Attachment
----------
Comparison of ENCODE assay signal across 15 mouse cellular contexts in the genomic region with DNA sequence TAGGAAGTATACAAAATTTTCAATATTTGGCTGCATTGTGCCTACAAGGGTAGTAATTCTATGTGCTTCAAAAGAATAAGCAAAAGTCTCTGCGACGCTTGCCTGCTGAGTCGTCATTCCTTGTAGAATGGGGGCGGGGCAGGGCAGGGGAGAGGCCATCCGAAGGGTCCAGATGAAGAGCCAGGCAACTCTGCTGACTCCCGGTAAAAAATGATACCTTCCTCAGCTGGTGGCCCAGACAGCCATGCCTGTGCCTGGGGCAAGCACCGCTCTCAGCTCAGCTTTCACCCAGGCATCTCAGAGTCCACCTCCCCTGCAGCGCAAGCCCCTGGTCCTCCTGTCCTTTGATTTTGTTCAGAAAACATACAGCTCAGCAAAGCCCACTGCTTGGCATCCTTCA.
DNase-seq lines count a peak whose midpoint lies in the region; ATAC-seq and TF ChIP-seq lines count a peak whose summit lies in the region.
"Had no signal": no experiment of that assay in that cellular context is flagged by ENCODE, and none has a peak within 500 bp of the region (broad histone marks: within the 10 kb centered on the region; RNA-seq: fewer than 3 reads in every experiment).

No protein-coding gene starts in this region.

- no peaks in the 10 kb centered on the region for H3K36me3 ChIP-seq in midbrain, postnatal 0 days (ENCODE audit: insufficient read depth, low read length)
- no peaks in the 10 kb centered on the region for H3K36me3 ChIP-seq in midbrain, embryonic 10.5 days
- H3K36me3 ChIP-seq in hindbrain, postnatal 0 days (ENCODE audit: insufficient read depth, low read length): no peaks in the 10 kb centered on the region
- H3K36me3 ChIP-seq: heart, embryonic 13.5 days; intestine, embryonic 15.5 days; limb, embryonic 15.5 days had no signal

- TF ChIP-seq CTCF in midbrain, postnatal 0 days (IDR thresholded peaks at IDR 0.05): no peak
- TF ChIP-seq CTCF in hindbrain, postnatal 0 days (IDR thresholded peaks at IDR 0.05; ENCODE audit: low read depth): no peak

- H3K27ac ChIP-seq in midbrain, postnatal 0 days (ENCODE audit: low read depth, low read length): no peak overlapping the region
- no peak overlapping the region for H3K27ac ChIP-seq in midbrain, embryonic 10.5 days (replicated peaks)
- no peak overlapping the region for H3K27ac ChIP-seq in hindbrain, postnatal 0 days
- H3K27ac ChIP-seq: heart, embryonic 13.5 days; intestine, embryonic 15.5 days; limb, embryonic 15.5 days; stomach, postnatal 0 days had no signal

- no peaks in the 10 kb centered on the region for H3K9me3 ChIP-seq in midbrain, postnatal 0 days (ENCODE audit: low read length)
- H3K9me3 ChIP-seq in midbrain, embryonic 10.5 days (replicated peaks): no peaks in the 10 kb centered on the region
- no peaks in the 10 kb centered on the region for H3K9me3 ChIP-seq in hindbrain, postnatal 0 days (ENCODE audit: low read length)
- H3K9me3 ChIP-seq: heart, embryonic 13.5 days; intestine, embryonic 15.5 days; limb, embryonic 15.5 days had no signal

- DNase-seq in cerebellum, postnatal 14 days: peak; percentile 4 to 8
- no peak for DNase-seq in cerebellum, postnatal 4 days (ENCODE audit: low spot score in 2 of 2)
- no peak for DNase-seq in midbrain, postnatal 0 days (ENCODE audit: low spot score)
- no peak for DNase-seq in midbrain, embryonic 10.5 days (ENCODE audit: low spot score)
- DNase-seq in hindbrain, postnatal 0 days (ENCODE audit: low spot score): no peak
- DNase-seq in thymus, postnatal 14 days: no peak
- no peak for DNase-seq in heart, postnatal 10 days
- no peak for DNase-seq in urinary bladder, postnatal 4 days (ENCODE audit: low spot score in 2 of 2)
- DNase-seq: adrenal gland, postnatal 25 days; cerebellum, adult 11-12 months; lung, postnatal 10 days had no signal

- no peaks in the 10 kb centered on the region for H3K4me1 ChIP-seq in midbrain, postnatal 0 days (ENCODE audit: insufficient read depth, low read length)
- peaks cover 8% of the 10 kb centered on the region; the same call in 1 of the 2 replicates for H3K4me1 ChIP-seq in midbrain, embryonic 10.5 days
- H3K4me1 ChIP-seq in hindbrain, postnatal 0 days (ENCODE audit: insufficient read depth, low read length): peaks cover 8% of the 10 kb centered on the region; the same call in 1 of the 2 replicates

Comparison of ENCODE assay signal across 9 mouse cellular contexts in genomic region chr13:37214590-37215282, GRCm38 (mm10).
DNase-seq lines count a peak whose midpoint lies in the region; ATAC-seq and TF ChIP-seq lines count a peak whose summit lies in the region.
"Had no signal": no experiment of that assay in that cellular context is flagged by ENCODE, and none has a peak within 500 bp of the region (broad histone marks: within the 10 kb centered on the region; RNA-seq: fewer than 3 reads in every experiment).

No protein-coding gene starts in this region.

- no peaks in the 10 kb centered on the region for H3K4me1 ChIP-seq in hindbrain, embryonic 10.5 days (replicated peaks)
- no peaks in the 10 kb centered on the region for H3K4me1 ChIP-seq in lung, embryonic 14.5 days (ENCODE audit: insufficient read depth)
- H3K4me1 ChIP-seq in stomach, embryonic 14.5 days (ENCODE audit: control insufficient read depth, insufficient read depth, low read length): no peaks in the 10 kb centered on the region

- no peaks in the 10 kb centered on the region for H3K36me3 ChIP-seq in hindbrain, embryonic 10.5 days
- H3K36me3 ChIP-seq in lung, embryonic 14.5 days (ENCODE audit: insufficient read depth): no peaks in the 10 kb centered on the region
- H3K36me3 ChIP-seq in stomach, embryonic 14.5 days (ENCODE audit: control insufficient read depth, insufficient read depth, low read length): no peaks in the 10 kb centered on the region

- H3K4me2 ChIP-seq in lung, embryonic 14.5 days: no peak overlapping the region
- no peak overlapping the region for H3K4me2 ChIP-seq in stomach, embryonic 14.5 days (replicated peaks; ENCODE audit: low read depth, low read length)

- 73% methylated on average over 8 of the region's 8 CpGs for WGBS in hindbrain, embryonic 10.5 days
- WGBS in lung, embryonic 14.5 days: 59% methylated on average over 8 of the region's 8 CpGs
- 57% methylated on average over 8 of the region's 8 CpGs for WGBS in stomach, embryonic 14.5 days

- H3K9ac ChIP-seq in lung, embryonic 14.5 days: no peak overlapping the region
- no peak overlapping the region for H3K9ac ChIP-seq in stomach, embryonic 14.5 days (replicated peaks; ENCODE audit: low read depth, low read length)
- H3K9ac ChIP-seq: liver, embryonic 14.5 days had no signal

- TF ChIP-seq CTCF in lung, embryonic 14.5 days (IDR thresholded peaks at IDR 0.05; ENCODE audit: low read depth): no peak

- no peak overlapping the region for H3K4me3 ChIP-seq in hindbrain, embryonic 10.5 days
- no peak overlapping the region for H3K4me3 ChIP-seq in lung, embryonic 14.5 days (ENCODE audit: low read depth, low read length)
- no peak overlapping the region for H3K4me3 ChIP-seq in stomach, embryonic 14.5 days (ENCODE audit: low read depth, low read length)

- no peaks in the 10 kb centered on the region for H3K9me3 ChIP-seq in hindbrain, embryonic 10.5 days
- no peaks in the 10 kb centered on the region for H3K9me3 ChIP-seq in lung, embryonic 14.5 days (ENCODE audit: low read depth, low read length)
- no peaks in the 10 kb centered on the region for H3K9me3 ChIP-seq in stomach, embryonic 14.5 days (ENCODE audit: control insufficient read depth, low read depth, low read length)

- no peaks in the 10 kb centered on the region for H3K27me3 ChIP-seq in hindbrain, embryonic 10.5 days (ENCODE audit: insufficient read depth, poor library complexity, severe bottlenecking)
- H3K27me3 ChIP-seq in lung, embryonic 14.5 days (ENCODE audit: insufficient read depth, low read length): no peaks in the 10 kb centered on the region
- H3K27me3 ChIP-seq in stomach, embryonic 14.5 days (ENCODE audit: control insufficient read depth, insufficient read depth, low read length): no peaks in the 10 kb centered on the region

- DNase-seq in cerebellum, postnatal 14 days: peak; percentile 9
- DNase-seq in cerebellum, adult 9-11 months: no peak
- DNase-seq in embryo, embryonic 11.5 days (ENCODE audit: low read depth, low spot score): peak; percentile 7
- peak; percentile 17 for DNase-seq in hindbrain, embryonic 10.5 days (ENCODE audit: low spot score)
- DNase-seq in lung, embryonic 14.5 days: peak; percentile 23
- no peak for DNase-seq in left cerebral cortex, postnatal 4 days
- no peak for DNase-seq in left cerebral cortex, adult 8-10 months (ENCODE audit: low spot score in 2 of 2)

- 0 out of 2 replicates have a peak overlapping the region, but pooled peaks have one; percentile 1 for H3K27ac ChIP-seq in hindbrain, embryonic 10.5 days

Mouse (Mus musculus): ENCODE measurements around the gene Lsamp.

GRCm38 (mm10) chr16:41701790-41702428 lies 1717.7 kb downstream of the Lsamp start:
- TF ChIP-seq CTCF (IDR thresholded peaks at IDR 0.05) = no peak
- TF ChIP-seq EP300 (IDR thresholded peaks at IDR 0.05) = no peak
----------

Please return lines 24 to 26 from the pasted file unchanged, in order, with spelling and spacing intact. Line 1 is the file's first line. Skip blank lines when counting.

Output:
- DNase-seq in thymus, postnatal 14 days: no peak
- no peak for DNase-seq in heart, postnatal 10 days
- no peak for DNase-seq in urinary bladder, postnatal 4 days (ENCODE audit: low spot score in 2 of 2)